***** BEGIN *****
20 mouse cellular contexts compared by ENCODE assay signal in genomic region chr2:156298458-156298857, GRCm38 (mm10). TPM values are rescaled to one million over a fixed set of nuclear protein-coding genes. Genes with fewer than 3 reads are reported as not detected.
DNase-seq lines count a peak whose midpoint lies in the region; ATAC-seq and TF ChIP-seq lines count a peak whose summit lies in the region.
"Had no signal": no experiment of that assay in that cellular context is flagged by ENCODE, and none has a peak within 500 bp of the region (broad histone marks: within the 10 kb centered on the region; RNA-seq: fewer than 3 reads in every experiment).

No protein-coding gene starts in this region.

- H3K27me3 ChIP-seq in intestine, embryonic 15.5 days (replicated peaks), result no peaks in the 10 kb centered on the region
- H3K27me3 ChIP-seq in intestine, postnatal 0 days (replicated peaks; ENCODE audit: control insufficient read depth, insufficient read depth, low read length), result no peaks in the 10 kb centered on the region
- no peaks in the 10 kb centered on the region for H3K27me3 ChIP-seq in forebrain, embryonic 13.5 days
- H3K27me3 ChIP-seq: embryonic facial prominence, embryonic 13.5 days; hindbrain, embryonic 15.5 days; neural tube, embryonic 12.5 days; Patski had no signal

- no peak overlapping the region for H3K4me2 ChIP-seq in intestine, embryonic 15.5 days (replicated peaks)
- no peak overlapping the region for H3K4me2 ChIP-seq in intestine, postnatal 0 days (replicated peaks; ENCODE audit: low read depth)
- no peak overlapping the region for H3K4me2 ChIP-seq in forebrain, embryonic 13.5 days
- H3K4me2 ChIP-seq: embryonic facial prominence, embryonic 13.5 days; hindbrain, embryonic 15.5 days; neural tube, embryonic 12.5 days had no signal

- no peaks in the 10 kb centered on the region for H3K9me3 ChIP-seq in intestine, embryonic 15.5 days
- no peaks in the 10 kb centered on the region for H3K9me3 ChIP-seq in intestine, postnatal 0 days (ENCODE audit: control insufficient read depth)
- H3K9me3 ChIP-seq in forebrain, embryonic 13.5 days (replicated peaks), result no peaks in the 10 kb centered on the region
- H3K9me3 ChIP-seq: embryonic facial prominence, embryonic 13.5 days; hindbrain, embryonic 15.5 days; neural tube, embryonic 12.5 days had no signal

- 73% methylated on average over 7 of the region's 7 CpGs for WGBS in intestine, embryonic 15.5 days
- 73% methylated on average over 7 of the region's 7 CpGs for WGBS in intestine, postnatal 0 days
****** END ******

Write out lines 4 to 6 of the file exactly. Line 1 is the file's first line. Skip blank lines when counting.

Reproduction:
No protein-coding gene starts in this region.

- H3K27me3 ChIP-seq in intestine, embryonic 15.5 days (replicated peaks), result no peaks in the 10 kb centered on the region
- H3K27me3 ChIP-seq in intestine, postnatal 0 days (replicated peaks; ENCODE audit: control insufficient read depth, insufficient read depth, low read length), result no peaks in the 10 kb centered on the region